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From <de...@segel.com>
Subject RE: Using Derby as a binary store
Date Tue, 28 Nov 2006 14:18:59 GMT
Hey!

Sorry about that.
For some reason my Thinkpad's outlook got a bit garbled on thinking that my
outbound SMTP server required an SSL. (It doesn't. It will only accept
connections from within my network.)

So This got sent as I unclogged it.

Please ignore cause this thread is old....

-Mike

> -----Original Message-----
> From: Mike [mailto:msegel@segel.com]
> Sent: Tuesday, November 28, 2006 8:12 AM
> To: 'Derby Discussion'
> Subject: RE: Using Derby as a binary store
> 
> 
> 
> > -----Original Message-----
> > From: Paul J DeCoursey [mailto:paul@decoursey.net]
> > Sent: Tuesday, November 28, 2006 7:45 AM
> > To: Derby Discussion
> > Subject: Re: Using Derby as a binary store
> >
> > derby@segel.com wrote:
> > > [mjs]
> > > The simplest path would be to write his own from scratch.
> > > The questions that haven't been asked:
> > > 1) Are there other pieces of the application that may benefit from
> being
> > in
> > > a relational database.
> > > 2) What is the use case of the application? And what are the future
> > > enhancements that are already planned?
> > >
> > >
> > > That should be your driving reason for using a database. Choosing a
> > database
> > > that doesn't support the data type you wish to use would mean 1)
> Either
> > a
> > > rethink of your application to use a different solution so that it
> would
> > map
> > > to the database better. Or 2) Choose a more appropriate storage model
> > What is this binary data you are storing?  Have you looked at
> > Jackrabbit? Have you thought about just using java.nio and perhaps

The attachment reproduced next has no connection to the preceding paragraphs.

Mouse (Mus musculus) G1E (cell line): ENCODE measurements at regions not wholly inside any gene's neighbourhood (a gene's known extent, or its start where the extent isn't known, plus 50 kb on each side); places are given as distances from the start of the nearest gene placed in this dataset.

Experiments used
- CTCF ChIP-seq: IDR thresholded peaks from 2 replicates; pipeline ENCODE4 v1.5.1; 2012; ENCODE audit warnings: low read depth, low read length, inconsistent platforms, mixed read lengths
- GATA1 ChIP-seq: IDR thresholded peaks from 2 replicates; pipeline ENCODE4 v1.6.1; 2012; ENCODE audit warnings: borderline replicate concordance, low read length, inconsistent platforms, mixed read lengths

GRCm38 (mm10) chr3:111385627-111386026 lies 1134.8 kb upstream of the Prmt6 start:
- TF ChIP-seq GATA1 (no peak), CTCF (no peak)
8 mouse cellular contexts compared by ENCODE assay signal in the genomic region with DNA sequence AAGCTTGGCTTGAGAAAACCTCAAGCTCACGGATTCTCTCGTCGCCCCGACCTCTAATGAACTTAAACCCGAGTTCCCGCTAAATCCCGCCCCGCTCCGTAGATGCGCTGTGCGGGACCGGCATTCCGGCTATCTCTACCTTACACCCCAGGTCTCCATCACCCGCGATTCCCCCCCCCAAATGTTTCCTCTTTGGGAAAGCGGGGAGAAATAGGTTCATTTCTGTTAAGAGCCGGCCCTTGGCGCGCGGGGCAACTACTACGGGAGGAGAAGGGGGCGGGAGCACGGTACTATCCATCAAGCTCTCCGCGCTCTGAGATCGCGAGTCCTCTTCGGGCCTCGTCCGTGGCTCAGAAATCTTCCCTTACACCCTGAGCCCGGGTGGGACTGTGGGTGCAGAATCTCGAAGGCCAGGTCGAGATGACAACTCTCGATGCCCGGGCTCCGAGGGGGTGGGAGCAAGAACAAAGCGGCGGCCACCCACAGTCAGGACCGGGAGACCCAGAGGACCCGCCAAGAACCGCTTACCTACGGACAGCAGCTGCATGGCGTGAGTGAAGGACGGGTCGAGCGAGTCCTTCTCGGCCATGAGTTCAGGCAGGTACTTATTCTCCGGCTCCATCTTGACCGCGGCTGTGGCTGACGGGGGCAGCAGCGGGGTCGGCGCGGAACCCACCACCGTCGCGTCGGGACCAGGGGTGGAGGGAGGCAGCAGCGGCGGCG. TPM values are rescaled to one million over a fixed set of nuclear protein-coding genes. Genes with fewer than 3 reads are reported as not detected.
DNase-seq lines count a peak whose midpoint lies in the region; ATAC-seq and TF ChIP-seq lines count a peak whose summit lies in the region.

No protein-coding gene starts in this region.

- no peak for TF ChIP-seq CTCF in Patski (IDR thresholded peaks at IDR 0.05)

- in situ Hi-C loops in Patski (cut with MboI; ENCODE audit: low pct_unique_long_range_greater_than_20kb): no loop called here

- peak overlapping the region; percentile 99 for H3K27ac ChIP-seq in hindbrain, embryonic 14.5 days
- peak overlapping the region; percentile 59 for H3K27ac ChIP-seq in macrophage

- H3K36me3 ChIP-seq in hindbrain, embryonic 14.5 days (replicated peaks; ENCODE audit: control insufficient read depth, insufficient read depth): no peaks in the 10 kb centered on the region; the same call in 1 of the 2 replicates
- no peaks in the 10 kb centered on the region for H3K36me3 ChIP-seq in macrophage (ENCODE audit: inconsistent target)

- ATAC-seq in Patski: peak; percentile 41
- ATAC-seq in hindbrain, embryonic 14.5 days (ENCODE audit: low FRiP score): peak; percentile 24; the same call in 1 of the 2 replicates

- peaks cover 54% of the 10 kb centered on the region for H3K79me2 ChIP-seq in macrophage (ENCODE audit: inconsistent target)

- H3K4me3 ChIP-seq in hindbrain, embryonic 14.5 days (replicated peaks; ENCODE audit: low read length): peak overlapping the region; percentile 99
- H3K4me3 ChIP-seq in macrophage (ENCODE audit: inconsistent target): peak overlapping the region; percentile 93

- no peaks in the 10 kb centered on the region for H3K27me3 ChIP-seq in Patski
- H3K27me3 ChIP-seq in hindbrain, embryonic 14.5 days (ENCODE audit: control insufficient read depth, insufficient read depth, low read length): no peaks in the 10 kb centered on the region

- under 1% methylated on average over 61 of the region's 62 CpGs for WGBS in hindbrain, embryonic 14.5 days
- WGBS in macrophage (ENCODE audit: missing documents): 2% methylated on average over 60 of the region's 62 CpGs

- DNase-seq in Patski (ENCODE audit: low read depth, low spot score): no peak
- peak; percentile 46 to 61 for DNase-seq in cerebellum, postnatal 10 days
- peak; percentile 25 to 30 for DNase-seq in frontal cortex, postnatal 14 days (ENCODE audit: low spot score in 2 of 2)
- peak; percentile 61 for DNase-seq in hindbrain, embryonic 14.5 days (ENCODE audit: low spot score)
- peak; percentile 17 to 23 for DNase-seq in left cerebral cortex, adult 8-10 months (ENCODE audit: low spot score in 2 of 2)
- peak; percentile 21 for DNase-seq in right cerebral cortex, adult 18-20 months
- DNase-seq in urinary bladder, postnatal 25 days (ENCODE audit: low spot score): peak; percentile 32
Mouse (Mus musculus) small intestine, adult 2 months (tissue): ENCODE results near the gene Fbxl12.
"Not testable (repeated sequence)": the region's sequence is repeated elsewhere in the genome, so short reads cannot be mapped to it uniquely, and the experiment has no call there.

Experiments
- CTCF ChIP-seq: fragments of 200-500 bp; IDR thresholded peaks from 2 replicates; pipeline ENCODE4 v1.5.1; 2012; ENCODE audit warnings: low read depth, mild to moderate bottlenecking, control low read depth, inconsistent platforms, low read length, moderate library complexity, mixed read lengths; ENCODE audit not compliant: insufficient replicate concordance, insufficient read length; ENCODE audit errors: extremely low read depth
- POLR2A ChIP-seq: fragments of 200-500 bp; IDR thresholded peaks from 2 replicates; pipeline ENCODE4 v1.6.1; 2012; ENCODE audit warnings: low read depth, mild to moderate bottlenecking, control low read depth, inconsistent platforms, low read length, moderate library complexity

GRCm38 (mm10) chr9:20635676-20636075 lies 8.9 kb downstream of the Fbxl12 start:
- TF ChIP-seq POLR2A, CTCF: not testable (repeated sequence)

> > Lucene fro indexing? Definitely consider the above questions as well,
> > look at the bigger picture.
> >
> > Paul
> 
> Paul,
> It wasn't my question.
> 
> I was responding to the earlier thread.
> 
> Hand coding or using freely available tools is up to the user and their
> personal preference.
> 
> For example, I wrote my own calendar DB and surrounding app. I could have
> used one that was freely available, but since I wanted a custom look and
> feel, plus my own hooks in to my app framework, it was just as easy for me
> to do this on my own.
> 
> When designing custom apps, its sometimes easier, efficient, and frankly
> more fun when you develop your own code, rather than try to make a "free"
> package fit your needs.
> 
> The question at hand wasn't about which other off topic tool to choose,
> but
> whether or not to choose derby.
> 
> Since Derby doesn't support the Boolean data type and he doesn't see value
> elsewhere in his app for a relational database store, then he should look
> elsewhere.
> 
> 
> 




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